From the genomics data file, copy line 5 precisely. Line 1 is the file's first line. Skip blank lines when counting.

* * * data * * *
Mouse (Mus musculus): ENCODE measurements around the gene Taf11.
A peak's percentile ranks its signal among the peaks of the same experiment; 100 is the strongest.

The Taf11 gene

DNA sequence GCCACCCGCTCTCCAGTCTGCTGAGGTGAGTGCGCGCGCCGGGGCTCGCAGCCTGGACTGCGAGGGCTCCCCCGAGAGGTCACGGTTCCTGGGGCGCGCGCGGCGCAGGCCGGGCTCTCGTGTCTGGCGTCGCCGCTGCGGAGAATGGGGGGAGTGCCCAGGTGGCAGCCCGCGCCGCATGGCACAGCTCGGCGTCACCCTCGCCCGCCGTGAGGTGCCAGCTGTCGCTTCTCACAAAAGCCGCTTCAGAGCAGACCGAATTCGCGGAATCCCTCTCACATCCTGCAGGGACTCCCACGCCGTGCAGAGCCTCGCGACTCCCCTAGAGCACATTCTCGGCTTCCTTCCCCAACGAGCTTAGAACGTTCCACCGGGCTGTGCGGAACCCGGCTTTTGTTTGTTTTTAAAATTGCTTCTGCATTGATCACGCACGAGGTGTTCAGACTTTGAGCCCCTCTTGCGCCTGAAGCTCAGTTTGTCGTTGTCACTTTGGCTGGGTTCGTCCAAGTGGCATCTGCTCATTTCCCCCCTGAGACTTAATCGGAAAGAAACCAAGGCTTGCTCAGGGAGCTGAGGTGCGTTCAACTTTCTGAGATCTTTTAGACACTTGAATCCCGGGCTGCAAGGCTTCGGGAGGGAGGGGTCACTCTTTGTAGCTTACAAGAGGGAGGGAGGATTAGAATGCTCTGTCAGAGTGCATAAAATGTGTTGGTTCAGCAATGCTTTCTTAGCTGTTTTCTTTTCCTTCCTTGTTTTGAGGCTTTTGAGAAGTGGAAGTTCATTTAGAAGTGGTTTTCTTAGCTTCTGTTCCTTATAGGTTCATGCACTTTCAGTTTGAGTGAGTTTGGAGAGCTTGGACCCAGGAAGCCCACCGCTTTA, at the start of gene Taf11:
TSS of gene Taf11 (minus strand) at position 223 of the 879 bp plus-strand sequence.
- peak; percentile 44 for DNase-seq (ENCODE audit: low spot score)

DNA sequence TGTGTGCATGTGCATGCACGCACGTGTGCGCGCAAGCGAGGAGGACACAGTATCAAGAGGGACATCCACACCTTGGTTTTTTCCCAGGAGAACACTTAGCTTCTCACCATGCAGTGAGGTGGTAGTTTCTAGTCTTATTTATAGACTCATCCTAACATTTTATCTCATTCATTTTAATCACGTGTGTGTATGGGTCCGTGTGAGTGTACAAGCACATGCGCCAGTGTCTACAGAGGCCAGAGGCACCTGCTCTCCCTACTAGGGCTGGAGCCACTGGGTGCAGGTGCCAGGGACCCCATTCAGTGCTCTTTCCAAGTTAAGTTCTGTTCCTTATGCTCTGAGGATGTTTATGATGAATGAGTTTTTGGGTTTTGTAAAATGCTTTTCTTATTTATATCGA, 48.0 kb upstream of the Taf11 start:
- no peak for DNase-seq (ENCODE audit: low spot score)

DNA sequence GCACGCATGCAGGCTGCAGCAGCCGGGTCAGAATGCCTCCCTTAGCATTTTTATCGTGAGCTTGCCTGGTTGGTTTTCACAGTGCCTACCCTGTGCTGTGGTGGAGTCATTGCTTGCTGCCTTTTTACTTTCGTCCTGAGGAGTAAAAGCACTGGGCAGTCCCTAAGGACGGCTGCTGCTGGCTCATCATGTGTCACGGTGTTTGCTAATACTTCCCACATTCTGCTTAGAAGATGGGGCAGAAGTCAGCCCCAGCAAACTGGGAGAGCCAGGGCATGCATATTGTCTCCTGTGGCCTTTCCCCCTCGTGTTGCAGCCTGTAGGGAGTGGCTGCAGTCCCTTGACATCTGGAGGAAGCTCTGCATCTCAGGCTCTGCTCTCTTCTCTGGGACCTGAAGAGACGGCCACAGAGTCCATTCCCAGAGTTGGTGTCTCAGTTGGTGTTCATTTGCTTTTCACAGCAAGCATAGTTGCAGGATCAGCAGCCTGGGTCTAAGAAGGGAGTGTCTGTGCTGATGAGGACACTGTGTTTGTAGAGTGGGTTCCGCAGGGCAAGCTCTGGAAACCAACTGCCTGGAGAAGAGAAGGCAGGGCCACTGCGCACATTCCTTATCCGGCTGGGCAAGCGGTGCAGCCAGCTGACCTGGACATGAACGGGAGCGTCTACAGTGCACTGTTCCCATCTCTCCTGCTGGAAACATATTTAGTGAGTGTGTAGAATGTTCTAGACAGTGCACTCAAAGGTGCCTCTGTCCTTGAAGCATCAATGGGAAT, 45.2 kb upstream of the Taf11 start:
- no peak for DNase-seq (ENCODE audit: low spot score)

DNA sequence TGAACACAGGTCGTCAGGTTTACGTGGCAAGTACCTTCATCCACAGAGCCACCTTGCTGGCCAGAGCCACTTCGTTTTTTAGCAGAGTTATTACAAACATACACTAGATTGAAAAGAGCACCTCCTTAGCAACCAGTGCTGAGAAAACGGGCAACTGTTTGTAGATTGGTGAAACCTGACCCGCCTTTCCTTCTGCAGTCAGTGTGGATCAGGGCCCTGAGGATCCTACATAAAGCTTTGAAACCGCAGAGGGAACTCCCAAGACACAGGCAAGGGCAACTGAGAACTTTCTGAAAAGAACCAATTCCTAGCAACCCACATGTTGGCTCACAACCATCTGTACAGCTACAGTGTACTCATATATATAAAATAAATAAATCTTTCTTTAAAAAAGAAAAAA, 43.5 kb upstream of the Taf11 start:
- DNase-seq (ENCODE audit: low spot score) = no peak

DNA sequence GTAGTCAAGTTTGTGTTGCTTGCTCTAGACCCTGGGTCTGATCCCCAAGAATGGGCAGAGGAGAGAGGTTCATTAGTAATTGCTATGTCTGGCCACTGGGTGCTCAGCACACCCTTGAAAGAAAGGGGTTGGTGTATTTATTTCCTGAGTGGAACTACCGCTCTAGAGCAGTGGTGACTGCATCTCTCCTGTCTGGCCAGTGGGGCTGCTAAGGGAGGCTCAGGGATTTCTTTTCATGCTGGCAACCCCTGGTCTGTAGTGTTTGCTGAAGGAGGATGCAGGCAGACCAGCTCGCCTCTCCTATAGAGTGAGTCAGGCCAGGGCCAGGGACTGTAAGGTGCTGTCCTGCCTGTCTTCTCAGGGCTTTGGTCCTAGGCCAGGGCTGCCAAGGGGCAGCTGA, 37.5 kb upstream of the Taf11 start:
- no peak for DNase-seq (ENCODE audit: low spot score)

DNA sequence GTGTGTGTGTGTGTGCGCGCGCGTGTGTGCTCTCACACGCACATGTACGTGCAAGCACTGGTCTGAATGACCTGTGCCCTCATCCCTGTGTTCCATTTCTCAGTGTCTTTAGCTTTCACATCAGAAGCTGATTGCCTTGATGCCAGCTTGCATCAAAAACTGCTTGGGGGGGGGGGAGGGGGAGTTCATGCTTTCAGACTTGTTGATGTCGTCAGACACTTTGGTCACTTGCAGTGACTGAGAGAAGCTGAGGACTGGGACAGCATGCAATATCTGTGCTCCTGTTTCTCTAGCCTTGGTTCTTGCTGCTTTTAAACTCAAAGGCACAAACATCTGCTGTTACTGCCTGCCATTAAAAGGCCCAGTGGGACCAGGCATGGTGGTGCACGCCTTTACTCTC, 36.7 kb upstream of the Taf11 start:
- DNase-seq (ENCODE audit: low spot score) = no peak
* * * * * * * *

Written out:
TSS of gene Taf11 (minus strand) at position 223 of the 879 bp plus-strand sequence.